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Survival guide to wine trade shows

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Trade shows can either prove to be the highlight of your year or a disastrous waste of time – it all depends on how well you prepare for them and how you behave when you arrive.  For every visitor suavely working the room, tying up big deals, smiling brightly and catching up with old friends, there is a flustered visitor with sore feet running late for meetings and wishing they had stayed at home!

We spoke to seasoned trade show visitors from across the wine trade – taking in organisers, exhibitors, buyers and the media – to get their top tips on how to ensure you are in the former group rather than the latter and not just survive but thrive at trade shows.


Trade show organisers are desperate for exhibitors and guests to get as much out of the event as possible to ensure the long-term health of the show. They are therefore often a great resource when it comes to gaining tips on how to succeed at a trade show. 

One of the biggest of the bunch is ProWein, a behemoth in Düsseldorf – with offshoots in Shanghai, Hong Kong and Singapore– that can be incredibly daunting to first-time visitors due to its sheer size. “There are 6,300 exhibitors in nine halls to explore and the three days of ProWein will be very tough and intensive,” says Marius Berlemann, director at ProWein. “Usually you will have evening events too. So before coming to Düsseldorf, everybody should take the time to make a schedule or a certain structure for each day. Do your homework and arrange meetings in advance.”

ProWein veterans talk about using a pedometer to see how much ground they cover in a day at the show and are often agog to see it run north of eight miles (12.8km). Thus when asked what visitors should include in their toolkit, it is hardly surprising that the first thing Berlemann mentions is suitable shoes. He also advises a diary “Preparation and organisation are very important,” he says.

His sentiments are echoed by Harry Hertscheg DipWSET, Executive Director of the Vancouver Wine Festival: “put a plan and schedule together,” he says. “It’s valuable to taste lots of wines, especially if you’re a trade buyer, or have an upcoming WSET exam, but it’s vital to leverage the networking opportunities. The wine world is here, so take advantage of it. With clear objectives and a schedule or timeline, you can visualise how your day will unfold, which also serves to free you up to seize upon unexpected opportunities as you go, more so than if you just wing it. Keep an open mind and an adventurous palate.”


Performance at a trade show can make or break a supplier’s year, so preparation is crucial. Wine Australia runs stands at various trade shows, hosts its own events and works with its various producers to ensure they have the best chance of securing listings with buyers on the back of the shows. “When exhibiting at a trade show, organisation and advance planning are key to its success,” says Wine Australia’s Emma Symington MW.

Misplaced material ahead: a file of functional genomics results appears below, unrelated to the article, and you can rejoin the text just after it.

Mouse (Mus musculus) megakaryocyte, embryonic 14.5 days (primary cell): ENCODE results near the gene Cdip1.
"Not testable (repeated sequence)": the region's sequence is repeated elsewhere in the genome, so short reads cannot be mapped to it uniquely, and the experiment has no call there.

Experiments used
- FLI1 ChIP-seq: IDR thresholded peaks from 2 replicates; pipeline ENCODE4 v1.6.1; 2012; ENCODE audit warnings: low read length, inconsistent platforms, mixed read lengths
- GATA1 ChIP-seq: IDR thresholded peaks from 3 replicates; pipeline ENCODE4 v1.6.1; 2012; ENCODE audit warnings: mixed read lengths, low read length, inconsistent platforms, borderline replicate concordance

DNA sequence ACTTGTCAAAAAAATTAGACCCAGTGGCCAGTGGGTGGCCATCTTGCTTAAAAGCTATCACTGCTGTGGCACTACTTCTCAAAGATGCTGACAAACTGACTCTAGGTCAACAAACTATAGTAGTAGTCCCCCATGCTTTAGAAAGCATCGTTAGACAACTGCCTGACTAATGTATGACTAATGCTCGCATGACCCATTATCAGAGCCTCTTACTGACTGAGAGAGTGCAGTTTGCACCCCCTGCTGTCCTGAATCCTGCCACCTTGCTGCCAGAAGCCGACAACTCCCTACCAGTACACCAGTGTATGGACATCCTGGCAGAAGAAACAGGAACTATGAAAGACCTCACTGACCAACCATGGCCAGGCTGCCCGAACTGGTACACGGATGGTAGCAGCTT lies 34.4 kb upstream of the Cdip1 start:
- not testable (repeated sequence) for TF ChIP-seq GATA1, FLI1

“Depending on the scale of the show, this may start from a few months beforehand to a year or more for larger events. This planning encompasses everything from stand design, logistics and travel arrangements to organising additional events at the show, such as masterclasses, feature tastings or focused events after the show closes. Targeted PR and communications around the event are important to announce our presence and attract attendees to our stand. A detailed events plan and timeline designed specifically for each trade show enables us to ensure we are fully prepared for each event and that everything runs smoothly on the day.”

It is an exhausting process, but Symington understands its importance: “Trade shows are always a highlight in our year,” she says. “They can be long and busy days as exhibitors, but they are always a great time for us to catch up with visiting winemakers and network with people from across the wine trade as well as focus on and promote our key messages of regionality and diversity of premium Australian wine.”

WSET exhibits at industry trade shows in at least seven countries each year. Depending on the show and location, objectives can vary from establishing a presence in a new market, engaging with graduates and alumni or driving student registrations to local course providers. “For new events we aim to work with the fair organiser to establish where we can best work to our mutual benefit,” says Jude Mullins DipWSET, WSET’s International Development Director. “We often look at how our expertise in education and global market experience can contribute to workshops, seminars and other activities, as well as our own stand presence. Planning and communicating our plans in advance with our existing stakeholders is crucial.”